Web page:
“If anyone feels that there has been a miscarriage of justice, I would like them to point it out,” Aung San Suu Kyi said recently. “They were not jailed because they were journalists.”

The Nobel committee has said it would not rescind the Peace Prize awarded to her in 1991, which she won for her heroic struggle against her country’s military dictatorship. But Canada’s House of Commons last week voted to revoke honorary citizenship that it granted her in 2007, citing her “persistent refusal to denounce the Rohingya genocide.”

Reuters’ reporting on the massacre in Rakhine state, and the mass grave it exposed, has been essential in raising international attention to the plight of the Rohingya. The arrests of Wa Lone and Kyaw Soe Oo have only increased that awareness.

“People have trouble dealing with tragedy in the abstract, but when you have specifics it helps,” Stephen Adler, Reuters editor in chief, told me. “So if we can talk about reporters who are out there and the efforts they make, and also emphasize how fairly and accurately they’re trying to get the story, I think that helps.”

Aung San Suu Kyi might feel as though she is being treated unfairly by the West after years of unqualified support. But this is a function of the transparent nature of today’s world, aided by technology, that is making it ever harder for leaders to run from the truth.

Time and again, autocrats are being caught flat-footed. In the long run, this is a good thing — but for now they’re still managing to commit serious damage against the rule of law.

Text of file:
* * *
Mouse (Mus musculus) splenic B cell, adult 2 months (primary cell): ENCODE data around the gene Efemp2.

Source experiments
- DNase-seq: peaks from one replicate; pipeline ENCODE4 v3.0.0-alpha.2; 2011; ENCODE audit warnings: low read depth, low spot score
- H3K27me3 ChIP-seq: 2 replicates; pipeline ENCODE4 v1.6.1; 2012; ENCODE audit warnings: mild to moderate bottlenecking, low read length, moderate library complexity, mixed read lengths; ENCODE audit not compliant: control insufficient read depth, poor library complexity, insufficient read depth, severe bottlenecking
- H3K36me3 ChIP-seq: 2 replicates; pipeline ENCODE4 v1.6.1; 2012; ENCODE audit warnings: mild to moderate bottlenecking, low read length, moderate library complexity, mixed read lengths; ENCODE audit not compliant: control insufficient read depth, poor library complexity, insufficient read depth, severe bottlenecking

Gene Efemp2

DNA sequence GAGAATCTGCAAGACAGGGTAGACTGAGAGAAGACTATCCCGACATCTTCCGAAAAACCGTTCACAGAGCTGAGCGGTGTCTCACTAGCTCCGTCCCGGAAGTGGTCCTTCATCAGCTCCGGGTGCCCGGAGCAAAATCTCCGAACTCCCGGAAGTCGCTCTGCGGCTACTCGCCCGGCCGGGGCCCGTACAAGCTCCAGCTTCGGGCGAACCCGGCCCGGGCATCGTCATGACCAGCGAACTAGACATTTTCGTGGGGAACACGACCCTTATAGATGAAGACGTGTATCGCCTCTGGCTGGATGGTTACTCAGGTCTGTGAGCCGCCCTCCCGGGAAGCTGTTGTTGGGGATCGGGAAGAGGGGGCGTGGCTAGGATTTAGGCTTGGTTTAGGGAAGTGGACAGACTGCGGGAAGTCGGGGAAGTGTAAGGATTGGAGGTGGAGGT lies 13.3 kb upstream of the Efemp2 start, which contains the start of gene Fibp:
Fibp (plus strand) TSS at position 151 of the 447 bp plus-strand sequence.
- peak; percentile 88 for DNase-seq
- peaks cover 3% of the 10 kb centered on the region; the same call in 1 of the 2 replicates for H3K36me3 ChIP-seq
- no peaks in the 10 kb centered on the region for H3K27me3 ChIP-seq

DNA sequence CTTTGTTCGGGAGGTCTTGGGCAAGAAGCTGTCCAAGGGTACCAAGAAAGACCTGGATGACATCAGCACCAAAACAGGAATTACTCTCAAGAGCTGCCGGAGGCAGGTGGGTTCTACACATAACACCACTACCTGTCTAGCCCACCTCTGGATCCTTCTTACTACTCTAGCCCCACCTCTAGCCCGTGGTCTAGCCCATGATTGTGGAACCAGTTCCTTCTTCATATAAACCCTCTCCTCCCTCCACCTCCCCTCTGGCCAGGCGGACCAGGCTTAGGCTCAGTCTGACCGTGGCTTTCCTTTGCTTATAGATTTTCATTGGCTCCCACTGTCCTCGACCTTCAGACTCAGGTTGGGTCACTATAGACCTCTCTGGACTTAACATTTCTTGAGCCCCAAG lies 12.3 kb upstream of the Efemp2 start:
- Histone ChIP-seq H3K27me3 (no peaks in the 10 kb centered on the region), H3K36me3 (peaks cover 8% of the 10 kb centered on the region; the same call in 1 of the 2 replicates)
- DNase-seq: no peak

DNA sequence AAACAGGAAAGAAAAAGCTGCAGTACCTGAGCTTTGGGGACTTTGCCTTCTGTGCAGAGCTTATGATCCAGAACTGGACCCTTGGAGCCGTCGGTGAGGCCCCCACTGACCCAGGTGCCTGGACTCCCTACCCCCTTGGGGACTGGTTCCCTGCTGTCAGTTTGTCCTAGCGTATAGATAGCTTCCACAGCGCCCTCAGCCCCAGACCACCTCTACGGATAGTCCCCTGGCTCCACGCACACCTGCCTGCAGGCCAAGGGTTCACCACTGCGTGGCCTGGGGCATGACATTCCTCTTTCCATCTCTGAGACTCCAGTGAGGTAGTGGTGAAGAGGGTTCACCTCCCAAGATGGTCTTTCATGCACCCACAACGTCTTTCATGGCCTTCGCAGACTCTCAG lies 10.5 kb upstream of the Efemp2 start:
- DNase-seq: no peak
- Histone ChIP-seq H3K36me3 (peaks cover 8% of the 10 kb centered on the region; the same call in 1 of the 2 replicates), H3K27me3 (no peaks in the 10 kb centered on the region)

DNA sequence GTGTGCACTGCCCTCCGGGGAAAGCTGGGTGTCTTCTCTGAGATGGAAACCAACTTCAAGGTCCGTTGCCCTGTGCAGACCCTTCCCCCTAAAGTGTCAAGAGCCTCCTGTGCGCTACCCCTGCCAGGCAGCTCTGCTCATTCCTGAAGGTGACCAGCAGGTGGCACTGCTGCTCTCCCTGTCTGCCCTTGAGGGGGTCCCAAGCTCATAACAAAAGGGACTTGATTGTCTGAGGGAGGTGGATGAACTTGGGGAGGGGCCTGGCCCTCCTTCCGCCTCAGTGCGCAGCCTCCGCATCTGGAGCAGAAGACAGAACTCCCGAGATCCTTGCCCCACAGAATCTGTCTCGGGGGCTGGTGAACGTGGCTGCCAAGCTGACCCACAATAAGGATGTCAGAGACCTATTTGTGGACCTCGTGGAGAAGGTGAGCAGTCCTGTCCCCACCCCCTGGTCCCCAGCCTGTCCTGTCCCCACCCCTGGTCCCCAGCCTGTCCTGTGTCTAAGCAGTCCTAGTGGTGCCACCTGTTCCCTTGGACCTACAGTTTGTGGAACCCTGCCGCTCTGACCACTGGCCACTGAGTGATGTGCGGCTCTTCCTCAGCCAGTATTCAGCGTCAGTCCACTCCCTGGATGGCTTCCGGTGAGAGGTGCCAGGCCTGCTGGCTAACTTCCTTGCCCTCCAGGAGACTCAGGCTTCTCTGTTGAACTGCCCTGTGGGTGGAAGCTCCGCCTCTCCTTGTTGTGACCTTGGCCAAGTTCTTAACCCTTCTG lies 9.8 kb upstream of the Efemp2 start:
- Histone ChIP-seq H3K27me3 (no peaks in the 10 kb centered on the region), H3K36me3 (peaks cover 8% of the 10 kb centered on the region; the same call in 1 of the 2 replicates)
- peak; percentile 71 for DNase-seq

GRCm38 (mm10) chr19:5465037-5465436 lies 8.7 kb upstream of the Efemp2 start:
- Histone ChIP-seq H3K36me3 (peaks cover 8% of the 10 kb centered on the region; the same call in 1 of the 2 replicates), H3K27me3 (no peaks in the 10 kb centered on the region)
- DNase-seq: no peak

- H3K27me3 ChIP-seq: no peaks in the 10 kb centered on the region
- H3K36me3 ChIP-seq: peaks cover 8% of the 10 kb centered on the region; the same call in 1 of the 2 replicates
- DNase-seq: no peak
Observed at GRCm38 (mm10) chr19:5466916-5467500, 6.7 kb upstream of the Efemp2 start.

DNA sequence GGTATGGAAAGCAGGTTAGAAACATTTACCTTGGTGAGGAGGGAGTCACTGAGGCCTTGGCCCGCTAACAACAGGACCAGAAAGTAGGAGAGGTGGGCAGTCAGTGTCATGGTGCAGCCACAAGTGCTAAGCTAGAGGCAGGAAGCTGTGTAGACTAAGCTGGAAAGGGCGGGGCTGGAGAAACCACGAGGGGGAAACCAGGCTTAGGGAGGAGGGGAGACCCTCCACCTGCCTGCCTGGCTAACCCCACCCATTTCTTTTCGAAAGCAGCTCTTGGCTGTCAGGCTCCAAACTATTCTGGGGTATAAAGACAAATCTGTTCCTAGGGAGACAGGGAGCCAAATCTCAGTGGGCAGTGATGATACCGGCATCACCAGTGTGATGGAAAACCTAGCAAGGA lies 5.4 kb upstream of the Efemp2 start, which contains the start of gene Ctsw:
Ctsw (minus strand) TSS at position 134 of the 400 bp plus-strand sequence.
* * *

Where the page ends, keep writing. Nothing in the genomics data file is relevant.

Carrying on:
“The worst human rights abuses are going to happen in the dark,” Clooney said. “Governments can get away quite easily at the moment with using courts to suppress criticism. We have to start making a more concerted effort to address this.”

The United States should vocally demand the unconditional release of these two journalists and others falsely imprisoned around the world. It’s the right thing to do.

Meanwhile, Reuters is undeterred. It’s remaining loyal to its reporters, doing all in its power to shine a light on the terrible miscarriage of justice and rallying support from competing news organizations. At the same time, it continues to report from Myanmar.

“Someone has to be on the ground witnessing things and recording them,” Adler said. “We see that as a very important part of our mission. It’s dangerous to do that. It’s risky to do that.” And yet, he added, “We try to maintain civil relationships with governments. We try to have lines of communication open. When governments criticize us, we engage with them, we talk to them about it.”

When these conversations happen, one can only hope that Myanmar’s leaders will come to understand that jailing journalists is not something respectable governments do. A true democracy is built on the rule of law. Misusing the courts to silence reporters is not the way to protect it.

Jason Rezaian is a writer for Global Opinions. He served as The Post’s correspondent in Tehran from 2012 to 2016. He spent 544 days unjustly imprisoned by Iranian authorities until his release in January 2016.